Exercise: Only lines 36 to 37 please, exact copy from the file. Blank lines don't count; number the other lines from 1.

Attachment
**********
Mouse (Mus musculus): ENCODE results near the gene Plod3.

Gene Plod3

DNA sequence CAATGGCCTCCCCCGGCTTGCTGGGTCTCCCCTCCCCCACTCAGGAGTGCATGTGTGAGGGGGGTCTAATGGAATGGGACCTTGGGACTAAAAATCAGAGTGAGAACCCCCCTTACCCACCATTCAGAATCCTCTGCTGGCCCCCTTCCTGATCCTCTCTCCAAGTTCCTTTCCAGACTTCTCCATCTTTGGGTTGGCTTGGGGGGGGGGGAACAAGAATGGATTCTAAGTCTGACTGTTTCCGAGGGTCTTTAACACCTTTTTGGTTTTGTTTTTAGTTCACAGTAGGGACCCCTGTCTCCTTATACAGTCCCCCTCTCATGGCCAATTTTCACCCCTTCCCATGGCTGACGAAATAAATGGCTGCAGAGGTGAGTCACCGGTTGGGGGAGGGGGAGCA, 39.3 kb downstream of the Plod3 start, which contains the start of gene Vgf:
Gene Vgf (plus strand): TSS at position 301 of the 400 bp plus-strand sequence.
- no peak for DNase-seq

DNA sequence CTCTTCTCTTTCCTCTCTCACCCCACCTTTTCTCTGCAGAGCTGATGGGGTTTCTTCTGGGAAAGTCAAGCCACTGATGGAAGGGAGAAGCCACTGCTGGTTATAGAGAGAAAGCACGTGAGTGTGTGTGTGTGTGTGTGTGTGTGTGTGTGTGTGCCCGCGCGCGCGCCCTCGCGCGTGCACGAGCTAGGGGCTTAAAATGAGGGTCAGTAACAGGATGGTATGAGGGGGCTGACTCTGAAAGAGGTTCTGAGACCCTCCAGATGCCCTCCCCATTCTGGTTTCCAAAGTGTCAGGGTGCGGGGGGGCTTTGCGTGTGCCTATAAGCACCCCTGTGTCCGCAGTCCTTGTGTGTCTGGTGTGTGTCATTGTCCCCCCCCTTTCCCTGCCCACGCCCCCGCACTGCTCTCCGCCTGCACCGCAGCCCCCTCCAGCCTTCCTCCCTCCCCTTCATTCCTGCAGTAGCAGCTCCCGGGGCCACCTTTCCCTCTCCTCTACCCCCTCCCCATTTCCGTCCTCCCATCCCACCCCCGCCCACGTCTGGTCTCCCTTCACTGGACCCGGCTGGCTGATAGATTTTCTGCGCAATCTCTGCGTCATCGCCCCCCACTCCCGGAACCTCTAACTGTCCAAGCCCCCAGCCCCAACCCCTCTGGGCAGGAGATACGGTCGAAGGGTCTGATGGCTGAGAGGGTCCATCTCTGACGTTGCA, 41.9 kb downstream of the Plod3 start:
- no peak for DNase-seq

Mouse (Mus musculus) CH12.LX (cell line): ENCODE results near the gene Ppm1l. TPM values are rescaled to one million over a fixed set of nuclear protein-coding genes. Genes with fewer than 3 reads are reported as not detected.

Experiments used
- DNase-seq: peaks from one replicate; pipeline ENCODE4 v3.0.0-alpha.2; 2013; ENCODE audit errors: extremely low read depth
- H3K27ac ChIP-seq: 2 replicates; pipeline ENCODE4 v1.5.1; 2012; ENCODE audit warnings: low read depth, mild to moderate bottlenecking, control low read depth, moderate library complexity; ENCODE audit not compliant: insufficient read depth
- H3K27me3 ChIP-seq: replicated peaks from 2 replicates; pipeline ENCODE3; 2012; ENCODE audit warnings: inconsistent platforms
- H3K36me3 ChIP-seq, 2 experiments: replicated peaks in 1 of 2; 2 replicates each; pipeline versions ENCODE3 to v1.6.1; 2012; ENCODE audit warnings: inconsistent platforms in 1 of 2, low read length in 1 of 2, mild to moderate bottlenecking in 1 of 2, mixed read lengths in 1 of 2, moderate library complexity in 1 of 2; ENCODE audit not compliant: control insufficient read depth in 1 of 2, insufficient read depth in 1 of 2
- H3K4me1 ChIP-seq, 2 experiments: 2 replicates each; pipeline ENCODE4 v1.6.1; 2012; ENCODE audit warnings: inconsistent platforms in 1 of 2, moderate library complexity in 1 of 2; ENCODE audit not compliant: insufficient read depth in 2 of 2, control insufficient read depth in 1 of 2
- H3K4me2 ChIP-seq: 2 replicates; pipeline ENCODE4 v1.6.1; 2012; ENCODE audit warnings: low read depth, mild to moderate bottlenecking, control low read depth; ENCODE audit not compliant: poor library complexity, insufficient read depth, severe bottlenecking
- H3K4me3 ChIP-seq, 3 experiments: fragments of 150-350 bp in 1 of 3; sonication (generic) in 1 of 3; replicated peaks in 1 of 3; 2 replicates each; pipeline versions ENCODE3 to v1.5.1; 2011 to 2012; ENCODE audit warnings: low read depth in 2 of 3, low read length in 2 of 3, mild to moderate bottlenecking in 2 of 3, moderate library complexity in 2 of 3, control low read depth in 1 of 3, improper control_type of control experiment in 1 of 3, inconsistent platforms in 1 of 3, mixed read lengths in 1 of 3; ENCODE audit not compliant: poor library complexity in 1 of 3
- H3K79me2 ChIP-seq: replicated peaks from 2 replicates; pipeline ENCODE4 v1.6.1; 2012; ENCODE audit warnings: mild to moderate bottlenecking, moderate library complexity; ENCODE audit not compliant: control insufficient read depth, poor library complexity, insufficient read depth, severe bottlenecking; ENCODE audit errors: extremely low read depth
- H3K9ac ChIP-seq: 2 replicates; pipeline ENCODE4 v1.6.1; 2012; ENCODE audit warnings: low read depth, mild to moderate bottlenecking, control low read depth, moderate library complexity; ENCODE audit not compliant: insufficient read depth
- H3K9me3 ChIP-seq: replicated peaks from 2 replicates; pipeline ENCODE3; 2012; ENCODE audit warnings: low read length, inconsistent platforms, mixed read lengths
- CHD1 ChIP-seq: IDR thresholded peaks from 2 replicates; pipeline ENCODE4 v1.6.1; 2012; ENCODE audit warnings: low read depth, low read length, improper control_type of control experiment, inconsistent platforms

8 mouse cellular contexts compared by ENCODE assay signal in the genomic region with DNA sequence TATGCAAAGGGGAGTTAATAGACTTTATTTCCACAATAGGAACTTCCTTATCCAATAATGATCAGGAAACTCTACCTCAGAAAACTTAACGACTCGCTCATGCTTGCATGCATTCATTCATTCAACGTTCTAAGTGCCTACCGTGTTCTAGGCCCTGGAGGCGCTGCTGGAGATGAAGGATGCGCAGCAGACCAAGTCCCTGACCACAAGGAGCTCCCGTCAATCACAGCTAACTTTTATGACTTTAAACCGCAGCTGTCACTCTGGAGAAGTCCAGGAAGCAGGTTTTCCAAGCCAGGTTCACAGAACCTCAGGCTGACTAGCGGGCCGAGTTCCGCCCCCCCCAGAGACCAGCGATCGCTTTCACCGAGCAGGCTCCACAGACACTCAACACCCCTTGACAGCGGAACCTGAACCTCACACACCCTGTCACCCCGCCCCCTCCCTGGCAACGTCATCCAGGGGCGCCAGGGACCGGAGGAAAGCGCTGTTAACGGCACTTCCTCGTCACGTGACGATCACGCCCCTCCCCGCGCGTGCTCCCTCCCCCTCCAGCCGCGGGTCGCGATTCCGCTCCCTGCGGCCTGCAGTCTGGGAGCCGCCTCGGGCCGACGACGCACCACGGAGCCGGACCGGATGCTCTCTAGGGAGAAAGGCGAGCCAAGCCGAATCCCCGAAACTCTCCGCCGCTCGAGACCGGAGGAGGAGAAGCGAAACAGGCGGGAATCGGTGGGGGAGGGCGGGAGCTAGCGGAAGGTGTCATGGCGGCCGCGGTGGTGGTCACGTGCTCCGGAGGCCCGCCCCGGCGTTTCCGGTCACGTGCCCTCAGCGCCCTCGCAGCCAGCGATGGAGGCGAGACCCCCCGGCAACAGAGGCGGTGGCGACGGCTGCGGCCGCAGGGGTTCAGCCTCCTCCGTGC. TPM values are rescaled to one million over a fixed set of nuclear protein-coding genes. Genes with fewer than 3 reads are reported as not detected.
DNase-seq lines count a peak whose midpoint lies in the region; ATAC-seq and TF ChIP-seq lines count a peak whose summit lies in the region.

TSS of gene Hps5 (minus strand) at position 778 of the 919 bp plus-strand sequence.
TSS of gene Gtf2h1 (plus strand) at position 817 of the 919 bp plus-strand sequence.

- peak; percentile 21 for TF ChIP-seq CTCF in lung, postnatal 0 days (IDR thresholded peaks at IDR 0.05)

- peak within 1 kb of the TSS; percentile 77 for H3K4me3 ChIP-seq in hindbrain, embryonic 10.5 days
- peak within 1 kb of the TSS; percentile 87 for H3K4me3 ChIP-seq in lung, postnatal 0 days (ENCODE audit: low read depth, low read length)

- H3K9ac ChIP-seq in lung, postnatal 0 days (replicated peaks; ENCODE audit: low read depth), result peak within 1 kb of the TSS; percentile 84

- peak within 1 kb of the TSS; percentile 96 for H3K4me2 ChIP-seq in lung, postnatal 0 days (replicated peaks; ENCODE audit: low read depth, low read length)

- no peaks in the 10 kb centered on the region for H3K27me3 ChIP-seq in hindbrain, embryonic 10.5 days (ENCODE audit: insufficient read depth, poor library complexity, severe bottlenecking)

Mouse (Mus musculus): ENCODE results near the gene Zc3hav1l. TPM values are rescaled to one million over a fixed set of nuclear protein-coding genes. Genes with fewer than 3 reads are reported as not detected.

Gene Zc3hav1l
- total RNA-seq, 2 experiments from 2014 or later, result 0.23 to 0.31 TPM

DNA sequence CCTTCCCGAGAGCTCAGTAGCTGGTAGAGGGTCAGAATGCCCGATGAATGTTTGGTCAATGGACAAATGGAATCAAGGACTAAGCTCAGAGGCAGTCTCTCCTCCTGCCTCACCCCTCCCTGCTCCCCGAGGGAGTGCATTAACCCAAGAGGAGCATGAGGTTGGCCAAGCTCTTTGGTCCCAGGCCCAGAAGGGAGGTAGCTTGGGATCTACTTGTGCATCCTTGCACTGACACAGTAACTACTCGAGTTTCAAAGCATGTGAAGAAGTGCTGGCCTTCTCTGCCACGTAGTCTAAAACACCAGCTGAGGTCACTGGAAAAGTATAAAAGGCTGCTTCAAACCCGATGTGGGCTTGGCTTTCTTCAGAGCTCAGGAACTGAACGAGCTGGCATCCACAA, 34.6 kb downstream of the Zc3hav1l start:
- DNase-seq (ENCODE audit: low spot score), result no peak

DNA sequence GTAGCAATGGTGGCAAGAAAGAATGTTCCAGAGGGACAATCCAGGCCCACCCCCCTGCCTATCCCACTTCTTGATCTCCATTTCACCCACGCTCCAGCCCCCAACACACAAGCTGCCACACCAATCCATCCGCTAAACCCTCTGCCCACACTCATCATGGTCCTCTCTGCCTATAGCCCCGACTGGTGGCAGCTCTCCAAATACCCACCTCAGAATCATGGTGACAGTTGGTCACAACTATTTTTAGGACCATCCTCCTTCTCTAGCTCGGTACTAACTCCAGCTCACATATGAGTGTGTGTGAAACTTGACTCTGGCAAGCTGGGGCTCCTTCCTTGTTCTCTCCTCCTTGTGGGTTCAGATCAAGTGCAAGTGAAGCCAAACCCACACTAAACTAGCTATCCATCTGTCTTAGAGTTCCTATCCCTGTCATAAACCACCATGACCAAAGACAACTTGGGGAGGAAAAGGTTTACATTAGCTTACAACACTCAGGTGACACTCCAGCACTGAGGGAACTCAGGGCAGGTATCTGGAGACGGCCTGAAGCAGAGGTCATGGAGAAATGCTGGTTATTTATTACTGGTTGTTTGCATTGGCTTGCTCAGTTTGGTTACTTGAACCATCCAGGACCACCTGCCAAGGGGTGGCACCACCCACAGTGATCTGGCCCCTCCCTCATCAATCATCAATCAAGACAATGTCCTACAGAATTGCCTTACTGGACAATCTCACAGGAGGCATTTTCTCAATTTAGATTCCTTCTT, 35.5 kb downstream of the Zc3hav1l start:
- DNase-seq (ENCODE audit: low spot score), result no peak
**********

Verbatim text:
DNA sequence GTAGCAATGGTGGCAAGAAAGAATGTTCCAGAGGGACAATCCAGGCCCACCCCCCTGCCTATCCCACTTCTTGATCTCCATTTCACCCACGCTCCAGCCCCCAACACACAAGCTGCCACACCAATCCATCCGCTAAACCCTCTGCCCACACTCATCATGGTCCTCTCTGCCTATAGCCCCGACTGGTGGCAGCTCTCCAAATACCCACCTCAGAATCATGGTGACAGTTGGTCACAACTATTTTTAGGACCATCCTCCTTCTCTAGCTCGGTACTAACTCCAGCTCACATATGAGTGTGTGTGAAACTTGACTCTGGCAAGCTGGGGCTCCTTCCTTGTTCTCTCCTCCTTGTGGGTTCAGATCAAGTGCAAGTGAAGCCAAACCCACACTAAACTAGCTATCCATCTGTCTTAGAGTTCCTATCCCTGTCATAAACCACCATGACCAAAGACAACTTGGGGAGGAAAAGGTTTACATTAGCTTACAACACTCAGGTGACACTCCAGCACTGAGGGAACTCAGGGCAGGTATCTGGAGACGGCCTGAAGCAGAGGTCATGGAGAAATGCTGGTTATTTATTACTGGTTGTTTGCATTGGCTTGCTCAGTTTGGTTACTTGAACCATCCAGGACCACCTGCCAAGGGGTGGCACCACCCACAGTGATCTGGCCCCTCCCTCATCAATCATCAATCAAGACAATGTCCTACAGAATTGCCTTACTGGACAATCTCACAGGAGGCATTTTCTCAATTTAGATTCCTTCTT, 35.5 kb downstream of the Zc3hav1l start:
- DNase-seq (ENCODE audit: low spot score), result no peak